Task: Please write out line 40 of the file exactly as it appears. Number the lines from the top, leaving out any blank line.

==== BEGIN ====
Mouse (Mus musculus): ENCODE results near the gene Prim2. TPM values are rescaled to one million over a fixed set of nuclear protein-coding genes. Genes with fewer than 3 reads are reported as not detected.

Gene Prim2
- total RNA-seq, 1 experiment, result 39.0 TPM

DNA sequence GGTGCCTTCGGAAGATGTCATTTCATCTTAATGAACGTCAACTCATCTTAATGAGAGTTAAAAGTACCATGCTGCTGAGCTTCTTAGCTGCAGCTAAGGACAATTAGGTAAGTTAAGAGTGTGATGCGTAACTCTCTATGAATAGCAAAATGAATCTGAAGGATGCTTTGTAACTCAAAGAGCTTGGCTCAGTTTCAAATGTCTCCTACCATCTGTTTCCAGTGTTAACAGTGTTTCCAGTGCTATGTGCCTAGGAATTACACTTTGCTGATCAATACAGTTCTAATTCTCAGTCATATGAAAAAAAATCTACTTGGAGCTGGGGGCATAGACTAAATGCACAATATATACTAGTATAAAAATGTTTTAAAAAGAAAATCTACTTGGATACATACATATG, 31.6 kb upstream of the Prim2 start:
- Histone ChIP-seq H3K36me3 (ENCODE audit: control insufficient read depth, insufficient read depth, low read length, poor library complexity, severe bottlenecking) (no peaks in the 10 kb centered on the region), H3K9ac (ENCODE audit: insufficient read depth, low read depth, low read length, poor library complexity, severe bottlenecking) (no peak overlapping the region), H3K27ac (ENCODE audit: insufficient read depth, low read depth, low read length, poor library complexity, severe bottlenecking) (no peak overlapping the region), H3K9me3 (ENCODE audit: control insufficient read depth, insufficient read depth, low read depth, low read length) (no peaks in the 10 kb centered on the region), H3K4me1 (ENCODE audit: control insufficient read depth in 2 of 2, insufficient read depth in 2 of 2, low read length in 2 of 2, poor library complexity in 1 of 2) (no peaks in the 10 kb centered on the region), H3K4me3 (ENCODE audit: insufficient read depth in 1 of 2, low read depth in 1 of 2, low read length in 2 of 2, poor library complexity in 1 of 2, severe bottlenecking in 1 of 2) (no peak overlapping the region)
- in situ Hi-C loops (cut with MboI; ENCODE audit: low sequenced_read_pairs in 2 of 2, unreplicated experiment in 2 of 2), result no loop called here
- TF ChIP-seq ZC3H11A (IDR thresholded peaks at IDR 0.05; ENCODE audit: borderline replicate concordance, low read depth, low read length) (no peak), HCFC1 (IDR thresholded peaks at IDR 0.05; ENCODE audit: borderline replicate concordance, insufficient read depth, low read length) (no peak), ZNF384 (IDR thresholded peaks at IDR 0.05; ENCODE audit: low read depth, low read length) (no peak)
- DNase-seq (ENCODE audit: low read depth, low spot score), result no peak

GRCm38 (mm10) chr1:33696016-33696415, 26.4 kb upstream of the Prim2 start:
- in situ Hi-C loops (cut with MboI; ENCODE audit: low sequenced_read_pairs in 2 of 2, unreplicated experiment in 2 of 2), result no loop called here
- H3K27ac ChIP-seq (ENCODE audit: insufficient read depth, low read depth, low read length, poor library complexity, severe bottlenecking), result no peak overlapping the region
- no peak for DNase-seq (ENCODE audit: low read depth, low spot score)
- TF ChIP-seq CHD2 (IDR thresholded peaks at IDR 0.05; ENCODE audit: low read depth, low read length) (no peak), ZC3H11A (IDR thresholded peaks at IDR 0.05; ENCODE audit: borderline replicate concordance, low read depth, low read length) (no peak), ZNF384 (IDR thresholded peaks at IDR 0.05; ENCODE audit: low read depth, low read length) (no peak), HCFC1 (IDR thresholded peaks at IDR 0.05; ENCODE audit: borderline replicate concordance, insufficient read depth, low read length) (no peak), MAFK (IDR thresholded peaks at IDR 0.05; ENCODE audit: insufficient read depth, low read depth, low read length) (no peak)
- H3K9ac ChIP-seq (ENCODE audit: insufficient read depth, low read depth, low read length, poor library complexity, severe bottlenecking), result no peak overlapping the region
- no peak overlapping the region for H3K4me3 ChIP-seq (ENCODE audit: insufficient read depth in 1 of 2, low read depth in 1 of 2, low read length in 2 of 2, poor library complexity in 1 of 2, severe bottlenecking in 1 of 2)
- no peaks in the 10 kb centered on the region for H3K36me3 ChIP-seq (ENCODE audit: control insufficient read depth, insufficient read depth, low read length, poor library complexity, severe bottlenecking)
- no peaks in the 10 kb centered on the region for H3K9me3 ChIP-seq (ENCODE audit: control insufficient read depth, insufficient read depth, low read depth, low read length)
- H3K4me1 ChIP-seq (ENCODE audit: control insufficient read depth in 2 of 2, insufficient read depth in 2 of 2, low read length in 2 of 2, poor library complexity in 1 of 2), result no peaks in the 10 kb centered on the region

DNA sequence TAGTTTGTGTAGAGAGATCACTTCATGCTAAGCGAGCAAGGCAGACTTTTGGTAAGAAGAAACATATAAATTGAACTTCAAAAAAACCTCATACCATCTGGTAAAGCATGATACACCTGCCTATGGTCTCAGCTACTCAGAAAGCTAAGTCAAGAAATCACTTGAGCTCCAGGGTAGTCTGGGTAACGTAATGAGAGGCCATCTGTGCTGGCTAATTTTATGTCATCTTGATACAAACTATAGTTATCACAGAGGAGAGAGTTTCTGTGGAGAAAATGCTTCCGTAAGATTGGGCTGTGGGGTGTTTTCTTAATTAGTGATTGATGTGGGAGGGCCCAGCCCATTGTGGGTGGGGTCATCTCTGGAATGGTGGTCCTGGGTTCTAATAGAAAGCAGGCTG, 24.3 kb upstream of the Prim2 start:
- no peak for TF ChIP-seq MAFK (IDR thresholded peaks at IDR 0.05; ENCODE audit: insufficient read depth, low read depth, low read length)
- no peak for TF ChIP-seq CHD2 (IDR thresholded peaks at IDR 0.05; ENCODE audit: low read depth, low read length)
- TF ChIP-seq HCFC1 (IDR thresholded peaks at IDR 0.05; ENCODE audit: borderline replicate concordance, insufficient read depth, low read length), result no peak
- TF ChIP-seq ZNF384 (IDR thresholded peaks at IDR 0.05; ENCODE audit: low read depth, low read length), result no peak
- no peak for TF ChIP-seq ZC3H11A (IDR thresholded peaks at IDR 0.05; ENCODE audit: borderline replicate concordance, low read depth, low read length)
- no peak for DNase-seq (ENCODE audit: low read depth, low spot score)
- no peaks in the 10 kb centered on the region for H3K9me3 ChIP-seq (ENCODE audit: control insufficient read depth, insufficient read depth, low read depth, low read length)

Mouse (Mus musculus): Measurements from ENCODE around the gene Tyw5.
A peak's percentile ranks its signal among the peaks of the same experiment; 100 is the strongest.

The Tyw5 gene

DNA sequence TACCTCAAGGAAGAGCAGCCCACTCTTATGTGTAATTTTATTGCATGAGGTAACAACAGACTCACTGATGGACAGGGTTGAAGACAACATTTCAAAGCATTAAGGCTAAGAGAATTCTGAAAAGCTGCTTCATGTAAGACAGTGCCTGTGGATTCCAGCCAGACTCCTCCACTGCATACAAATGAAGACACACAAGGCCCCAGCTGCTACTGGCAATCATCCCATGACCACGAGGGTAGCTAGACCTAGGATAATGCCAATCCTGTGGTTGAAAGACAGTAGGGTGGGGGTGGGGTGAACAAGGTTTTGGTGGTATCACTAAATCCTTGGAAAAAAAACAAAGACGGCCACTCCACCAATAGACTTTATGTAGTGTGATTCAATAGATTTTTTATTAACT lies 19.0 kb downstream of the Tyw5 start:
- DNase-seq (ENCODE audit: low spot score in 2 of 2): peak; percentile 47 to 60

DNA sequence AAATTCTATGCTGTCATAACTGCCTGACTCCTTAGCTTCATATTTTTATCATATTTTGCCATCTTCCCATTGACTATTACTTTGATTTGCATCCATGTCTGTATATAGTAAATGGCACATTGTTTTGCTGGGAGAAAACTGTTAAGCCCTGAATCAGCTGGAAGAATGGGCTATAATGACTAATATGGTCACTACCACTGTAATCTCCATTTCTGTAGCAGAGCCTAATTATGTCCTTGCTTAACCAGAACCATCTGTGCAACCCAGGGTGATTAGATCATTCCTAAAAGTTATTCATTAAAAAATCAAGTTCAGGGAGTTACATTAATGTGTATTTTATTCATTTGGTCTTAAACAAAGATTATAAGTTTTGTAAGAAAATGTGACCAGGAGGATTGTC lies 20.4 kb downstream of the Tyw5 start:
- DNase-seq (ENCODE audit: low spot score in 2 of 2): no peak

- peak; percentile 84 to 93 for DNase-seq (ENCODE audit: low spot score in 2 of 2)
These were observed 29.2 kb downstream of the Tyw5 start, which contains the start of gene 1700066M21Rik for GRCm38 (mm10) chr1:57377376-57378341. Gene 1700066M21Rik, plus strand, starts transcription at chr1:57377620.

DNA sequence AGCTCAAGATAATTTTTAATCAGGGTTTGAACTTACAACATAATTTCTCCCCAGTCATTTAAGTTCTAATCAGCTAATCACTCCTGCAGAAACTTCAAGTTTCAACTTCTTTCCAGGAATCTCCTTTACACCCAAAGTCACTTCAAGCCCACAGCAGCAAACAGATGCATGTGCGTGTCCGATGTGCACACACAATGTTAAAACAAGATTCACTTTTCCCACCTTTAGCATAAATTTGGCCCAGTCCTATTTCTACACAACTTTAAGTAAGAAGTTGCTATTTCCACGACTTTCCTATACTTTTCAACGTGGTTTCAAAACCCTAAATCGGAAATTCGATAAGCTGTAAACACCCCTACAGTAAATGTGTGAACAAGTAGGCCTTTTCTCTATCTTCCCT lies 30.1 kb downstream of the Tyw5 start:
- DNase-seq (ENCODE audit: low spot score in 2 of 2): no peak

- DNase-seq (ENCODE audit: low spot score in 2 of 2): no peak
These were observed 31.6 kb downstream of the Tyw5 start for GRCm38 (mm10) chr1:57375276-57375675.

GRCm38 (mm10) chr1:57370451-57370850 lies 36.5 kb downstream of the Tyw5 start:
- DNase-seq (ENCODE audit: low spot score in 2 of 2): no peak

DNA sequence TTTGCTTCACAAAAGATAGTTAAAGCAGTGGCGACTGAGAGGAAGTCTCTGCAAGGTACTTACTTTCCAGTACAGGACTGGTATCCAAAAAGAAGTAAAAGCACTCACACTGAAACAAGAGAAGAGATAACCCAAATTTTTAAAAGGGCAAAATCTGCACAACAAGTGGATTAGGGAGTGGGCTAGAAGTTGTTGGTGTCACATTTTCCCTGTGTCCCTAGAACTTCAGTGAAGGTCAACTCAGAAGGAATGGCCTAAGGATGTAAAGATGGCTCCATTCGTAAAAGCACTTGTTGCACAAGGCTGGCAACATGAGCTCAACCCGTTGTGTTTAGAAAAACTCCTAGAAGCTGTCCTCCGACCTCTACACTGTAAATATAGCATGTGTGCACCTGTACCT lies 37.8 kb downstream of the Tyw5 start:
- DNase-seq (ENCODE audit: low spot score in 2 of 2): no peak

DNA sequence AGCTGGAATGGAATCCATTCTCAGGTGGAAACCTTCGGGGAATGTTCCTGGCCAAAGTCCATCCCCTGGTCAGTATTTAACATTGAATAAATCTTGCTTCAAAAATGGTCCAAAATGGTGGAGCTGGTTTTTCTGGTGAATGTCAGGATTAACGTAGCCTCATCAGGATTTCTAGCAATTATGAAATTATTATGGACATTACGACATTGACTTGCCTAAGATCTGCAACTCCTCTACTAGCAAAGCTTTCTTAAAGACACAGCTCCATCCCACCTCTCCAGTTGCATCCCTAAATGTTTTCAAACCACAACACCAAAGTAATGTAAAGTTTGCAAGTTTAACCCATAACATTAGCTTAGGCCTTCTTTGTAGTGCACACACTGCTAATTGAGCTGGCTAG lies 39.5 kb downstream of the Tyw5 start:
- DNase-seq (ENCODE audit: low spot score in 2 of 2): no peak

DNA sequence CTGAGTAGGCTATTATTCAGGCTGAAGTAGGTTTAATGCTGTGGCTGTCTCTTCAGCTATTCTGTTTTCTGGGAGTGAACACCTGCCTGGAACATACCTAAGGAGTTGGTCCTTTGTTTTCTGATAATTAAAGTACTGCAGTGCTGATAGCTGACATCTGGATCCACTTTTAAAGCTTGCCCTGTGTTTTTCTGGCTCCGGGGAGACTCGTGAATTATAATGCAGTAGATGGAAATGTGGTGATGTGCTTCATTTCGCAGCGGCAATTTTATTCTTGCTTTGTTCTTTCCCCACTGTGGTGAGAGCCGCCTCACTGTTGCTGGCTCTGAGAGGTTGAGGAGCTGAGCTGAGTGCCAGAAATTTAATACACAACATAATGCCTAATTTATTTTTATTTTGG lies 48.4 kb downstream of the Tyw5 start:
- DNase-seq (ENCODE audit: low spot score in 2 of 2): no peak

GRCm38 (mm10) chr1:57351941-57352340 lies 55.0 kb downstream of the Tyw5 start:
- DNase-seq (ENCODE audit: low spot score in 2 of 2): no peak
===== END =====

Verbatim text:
GRCm38 (mm10) chr1:57370451-57370850 lies 36.5 kb downstream of the Tyw5 start: